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“Am I Good Enough?”: How to Address One of the Most Common Questions Female Entrepreneurs Ask Themselves

Entrepreneurship is a lot about personal development and personal difficulties. Sometimes you don't advance--not because of your business itself--but because of your own psychological issues that may be stopping you.


As long as you are not aware of your own negative thoughts that may be killing your success, the longer the road to success may be. To explore this topic, I asked a mentor for millennials, Nora Oravecz, what she has learned by helping over 500 female entrepreneurs. 

Nora Oravecz works with female entrepreneurs from all over the world on a daily basis. She specializes in helping next-generation makers find what their uniqueness is and how to bring it to the surface so they can achieve their wildest professional goals. I met her during the world’s largest tech event, Web Summit 2018, in Lisbon, Portugal. Nora was a mentor to female entrepreneurs during the whole week at the “Woman in Tech Lounge.” She spent time helping serial entrepreneurs and young women who just started out as business owners, answering their many questions and advising them on how to stand out and how to reach more people.

Female Entrepreneurs are Seeking Permission, Bravery and Confidence.

“’Am I good enough?’ In my experience, that is the very first question that women ask me, even ones who already have 10 years of experience in their field. They want to learn how to be brave and do the things they really want. They want to get the secret recipe. But the secret is trusting yourself, and daring to do things your own unique way,” Nora said. 

Many of the worries female entrepreneurs face are related to personal issues. “In general, 99% of entrepreneurs who are reaching out to me want to gain the confidence that I have. Women are asking, ‘Can I do this? Am I interesting? Will people be interested in my story? Do you think I can stand out?’ A man rarely asks this. Sometimes I see powerful, smart, outstanding woman, but if they don’t get this validation, they might take the easy way out,” Nora said. 

Nora mentors not only women but men as well. In this case, there is an essential difference between the kind of struggles they each face. “Most of the time, men come to me because they want to learn my method for ideation and buzz-generating. I don’t think that this means that they don’t need validation. I asked a young entrepreneur about this, and he said: ‘Definitely, I need confirmation,’” Nora said. It seems that at first men are more focused on how to increase their business, but women are more focused on how to manage themselves in business.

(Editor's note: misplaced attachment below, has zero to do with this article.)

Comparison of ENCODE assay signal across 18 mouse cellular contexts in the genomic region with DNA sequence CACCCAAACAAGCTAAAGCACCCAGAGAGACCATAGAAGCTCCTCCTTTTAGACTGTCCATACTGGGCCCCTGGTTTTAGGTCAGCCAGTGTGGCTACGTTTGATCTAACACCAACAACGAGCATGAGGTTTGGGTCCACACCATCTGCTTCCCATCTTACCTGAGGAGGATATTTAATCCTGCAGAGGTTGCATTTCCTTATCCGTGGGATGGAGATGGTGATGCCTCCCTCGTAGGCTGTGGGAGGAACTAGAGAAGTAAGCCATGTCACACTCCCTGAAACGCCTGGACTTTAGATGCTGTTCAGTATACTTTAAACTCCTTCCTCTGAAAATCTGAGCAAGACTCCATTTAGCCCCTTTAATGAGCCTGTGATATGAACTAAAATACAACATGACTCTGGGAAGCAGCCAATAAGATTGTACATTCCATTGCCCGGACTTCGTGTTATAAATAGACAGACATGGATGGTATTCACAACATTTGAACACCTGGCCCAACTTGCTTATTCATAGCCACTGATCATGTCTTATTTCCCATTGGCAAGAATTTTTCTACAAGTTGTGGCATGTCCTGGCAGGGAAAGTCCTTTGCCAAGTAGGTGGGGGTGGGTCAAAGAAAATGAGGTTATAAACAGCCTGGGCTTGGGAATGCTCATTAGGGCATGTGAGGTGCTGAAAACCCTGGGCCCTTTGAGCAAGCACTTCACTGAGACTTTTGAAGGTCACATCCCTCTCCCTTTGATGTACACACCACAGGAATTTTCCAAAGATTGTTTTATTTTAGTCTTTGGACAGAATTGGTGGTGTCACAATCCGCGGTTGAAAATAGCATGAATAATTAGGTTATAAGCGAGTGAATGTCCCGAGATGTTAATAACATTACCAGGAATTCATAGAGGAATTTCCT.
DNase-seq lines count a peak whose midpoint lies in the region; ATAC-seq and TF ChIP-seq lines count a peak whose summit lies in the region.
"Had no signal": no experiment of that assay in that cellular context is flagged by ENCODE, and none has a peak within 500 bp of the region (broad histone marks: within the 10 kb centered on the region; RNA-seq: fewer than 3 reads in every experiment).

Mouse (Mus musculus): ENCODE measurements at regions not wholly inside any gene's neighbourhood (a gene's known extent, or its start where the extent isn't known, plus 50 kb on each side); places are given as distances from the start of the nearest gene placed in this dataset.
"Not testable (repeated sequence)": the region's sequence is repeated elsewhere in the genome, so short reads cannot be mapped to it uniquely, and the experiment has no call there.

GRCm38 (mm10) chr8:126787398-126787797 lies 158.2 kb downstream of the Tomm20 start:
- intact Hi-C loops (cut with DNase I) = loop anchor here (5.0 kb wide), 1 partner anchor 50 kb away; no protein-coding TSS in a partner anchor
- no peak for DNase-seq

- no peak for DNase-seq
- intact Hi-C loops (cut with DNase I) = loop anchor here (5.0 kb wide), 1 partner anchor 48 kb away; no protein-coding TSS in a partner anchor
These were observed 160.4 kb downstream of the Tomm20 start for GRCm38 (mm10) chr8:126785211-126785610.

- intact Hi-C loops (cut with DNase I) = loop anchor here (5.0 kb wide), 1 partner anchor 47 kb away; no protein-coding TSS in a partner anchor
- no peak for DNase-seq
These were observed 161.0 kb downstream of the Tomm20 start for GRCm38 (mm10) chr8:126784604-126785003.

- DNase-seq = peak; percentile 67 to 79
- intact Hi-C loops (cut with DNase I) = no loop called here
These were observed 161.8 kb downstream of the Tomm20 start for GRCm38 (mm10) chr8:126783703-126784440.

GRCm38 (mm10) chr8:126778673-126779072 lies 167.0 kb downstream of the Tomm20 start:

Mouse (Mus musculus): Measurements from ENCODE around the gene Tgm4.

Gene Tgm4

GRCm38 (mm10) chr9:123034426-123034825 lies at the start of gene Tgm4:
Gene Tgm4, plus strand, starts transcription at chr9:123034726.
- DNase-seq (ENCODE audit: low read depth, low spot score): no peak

While talking to Nora, I remember myself having experienced lack of confidence and the desire to get permission to do the things I really wanted. I was struggling and not moving further because I needed the permission to be myself and to hear that I was good enough. I was only collecting all the stories I created and the products I have and not showing them to others. I was afraid that nobody would like them. I was afraid of rejection. I wasn’t showing what was behind the scenes, because that is the most vulnerable state, when I am just at the beginning, having many doubts. I was thinking that the best time to show up is when I am already successful, and not having to show what I went through to achieve that. 

Millennial Mentor Shares How She Gains Confidence

I asked Nora what she tells mentees when they ask her how to gain confidence. “First, travelling alone helped me to gain confidence and trust because I had to trust not only in myself but in people I didn’t know. It is a great feeling to know that wherever I’ll go, I’ll be fine,” Nora shared. “Second, interviewing outstanding, revolutionary people, and understanding what they are going through and how they handle an extraordinary lifestyle is helpful. There’s no therapist who could help as much as someone who was going through the same journey and knows what it means to become famous when you don’t want to necessarily, or to experience PTSD-symptoms due to social media.” 

Next, I asked Nora if she had experienced changes in her outlook since she has really become more true to herself. For example, I believe that your clothing shows others how confident you feel, even if you don't notice that. “When I grew up, nobody taught me what colors fit me, so I chose the safest one: black. My personality is very vibrant, so I thought I would be just too much when wearing colors. Then, as I’ve started opening up more, I started to wear colors, and they make me feel better. I still wear black because it fits me, but not because I want to hide,” Nora said.

“Surround yourselves with people who are having the same problem or who are ahead of you and they might tell you what the solution is.”

“People admire braveness.”

If you someone who still asks yourself, “Am I good enough?”, think of how much closer you could be to success if you stopped doubting yourself and started trusting yourself. Try to find what the best way is for you to get out of the shade, to gain confidence, and to succeed.

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